Variable Angle Chamfers in a Production Job

      Shaper? Router? Table saw? A woodworker wants to know the best equipment choice for machining large quantities of beveled flat stock at various angles with high accuracy and ease of adjustment. June 4, 2012

I need to saw about 10,000 ln ft of 3/4 x 1" stock with a chamfer on one 3/4" side, like a stave, but only one side. They will have angles varying from 0 to 30 degrees, but mostly in the 5 to 20 degree range. I have to be able to adjust the angle precisely to within 1/2 of a degree or better. What tool would you recommend for this? Tilting shaper with feeder? Table or band saw with feeder? What have you seen that offers good angle control? There are digital gauges and protractors for table saw blades and band saw tables. They claim 0.1 degree accuracy. Can anyone comment on how well they work? Any better ways to quickly and accurately set angles for chamfers?

Forum Responses
(Solid Wood Machining Forum)
From contributor S:
For quality of finish and accuracy, a tilting shaper with stock feeder will be the thing. Could be done on table saw with feeder with some reduction in quality though feed rate could be higher. Digital protractors seem to be consistently accurate in my experience - use a known reference (square) to set and re-check. You could make reference blocks on the chop saw to speed setup of machine.

From contributor D:
I agree that tilt spindle shaper would be best and easiest to work with. An alternate is an adjustable bevel insert cutter in a non-tilt spindle. Most good shaper tooling makers have these. The carbide inserts are nice, and the adjustability and accuracy is good on the better makes.

From contributor T:
I would use my table saw, because that's what I have and what I am used to using. Have produced hundreds of staves, and I built a fixture to hold them precisely as they go through the saw.

From the original questioner:
Thanks. It sounds like so far the options are as expected, and good to hear that the protractors are accurate. I like the block idea, except that I would need one for every tenth of a degree from zero to 30, so too many blocks. I like the variable angle cutter idea, but I suspect setting all those angles would be too fussy and take a bit longer to test and adjust each angle setting. Maybe the table saw is the way to go, with a digital protractor that can give me tenth of a degree accuracy and a small power feeder to keep things consistent. It's easy to adjust the angle of the blade on a table saw, and quick to check the angles against the blade.

From contributor N:
I don't know what you're building with those staves, but I remember being frustrated with keeping accurate angles and the awkward glue up afterward of a sailboat mast. Then I discovered the "birdsmouth" technique. I've used this technique to build tapered architectural columns without a lathe. It may be of some interest to you, as it not only solves many headaches but actually increases glue surface (v-shaped versus flat to flat), and makes dead perfectly aligned glue-ups a snap on cylinders.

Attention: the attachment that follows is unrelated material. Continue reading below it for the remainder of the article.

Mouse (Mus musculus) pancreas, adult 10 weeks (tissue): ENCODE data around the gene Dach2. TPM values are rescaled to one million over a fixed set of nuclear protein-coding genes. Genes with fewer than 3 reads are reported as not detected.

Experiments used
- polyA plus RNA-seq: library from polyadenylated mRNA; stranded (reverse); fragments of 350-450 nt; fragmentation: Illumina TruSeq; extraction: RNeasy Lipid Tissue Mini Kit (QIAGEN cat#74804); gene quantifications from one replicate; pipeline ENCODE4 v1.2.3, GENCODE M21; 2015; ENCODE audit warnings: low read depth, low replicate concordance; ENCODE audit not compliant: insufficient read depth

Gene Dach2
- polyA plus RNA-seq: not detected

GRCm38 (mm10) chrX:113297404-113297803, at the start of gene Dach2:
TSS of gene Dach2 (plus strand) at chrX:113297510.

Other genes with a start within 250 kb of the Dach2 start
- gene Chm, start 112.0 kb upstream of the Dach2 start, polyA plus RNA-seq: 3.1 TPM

From contributor B:
How about buying a Martin Shaper? :)

I would use my shaper with an outboard guide, and a set of 1" wheels on my PF. It sounds like you have quite a few different setups. To adjust the spindle angle for this project, I would mount a Siko gauge on the handwheel shaft of your shaper spindle. These things are extremely accurate and you will be able to make quick adjustments. There is some fine tuning at the start to get it set right, but after that, you are good to go. You would probably need a machinist square and a calibrated 45 degree gauge for the setup. It is a little more expensive ($200 or so), but you will not have to try and hold the protractor and adjust the angle at the same time. Jim at Siko is quite helpful.

From contributor J:
I'm pretty much with the others here... a tilting shaper equipped with an insert style cutterhead would give you the most accurate, cleanest, and fastest output for producing these. The adjustment on mine can much more easily be dialed in than my 12" table saw. Especially if you're going to be shooting for 1/2 degrees, I'd go with the shaper.

Since you're asking, I'll assume you don't already have one, but if you think you'll have use for it on other projects and you have a budget, now is a great time to buy. I've seen 2 of the shaper I use selling here recently for less than $2k. An Amana cutterhead runs less than $200 I think.

From contributor T:
10,000LF is a job for a moulder guy, not a shaper. With an adjustable angle side head you can crank this type of product out at the rate of 3000LF/HR without batting an eye. When this type of small profile is contained in a moulder, it is also much safer when one wants to fly apart.

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